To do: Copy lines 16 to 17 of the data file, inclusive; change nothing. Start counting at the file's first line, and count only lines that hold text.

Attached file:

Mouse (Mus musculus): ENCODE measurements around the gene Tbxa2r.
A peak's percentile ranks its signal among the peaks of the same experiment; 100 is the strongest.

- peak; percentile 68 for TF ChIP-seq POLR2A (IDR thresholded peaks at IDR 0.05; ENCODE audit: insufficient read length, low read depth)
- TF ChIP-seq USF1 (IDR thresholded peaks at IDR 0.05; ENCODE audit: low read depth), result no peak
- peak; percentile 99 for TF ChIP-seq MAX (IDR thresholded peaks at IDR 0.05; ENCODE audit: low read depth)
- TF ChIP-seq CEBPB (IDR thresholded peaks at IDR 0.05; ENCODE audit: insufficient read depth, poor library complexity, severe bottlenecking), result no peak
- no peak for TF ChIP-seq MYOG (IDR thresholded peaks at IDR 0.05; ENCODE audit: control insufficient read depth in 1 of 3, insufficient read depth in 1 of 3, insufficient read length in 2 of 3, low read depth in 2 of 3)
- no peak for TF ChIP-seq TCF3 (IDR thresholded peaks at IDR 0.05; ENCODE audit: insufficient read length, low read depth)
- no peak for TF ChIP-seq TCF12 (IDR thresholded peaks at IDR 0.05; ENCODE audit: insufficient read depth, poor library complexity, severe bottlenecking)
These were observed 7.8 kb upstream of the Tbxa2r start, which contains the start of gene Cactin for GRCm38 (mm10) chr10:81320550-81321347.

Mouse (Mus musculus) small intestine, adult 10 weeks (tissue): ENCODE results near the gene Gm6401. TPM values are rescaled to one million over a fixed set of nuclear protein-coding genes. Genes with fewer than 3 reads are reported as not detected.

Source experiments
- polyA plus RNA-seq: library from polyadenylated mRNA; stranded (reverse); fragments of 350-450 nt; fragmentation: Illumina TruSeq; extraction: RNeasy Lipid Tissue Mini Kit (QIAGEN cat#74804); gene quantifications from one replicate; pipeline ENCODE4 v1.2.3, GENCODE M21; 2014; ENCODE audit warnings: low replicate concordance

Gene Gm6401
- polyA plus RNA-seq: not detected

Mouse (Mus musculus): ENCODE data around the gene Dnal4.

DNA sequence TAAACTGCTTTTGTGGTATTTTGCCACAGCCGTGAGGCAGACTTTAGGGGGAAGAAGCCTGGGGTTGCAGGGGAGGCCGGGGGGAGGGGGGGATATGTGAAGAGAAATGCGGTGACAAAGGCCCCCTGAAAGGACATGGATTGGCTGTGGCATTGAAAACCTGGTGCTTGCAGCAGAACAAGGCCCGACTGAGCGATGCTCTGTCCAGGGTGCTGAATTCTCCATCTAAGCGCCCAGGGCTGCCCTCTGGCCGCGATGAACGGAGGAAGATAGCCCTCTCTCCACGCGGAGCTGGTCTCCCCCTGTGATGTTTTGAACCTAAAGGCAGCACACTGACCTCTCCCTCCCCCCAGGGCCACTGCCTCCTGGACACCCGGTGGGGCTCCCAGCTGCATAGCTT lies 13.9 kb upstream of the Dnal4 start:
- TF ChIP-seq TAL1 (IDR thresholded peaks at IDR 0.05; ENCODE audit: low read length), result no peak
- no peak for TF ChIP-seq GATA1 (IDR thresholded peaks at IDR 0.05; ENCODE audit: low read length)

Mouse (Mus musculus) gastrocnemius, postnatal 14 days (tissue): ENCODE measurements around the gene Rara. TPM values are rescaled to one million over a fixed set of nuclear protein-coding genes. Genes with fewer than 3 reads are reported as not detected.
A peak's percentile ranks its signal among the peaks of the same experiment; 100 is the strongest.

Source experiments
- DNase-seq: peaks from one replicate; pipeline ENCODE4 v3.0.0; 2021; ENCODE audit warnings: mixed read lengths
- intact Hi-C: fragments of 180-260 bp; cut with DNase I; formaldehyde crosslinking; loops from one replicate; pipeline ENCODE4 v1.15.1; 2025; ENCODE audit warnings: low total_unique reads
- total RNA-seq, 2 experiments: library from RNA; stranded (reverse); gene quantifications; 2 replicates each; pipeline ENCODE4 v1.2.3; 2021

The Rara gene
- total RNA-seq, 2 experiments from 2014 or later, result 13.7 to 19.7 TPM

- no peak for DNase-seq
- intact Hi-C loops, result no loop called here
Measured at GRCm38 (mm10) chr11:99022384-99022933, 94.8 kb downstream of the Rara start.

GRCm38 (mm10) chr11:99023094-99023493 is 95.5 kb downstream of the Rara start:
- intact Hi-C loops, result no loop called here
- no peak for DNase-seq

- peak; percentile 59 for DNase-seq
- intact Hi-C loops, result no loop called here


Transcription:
Mouse (Mus musculus): ENCODE data around the gene Dnal4.

DNA sequence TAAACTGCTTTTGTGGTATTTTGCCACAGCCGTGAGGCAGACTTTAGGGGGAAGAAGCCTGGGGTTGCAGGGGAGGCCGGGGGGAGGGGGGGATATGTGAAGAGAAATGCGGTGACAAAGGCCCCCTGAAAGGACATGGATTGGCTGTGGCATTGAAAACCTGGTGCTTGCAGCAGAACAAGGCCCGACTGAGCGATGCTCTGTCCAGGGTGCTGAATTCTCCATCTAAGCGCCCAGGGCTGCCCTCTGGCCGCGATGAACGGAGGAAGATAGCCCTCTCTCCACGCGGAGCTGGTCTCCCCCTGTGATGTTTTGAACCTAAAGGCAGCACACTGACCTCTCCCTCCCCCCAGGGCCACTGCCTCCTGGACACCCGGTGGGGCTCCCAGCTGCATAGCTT lies 13.9 kb upstream of the Dnal4 start: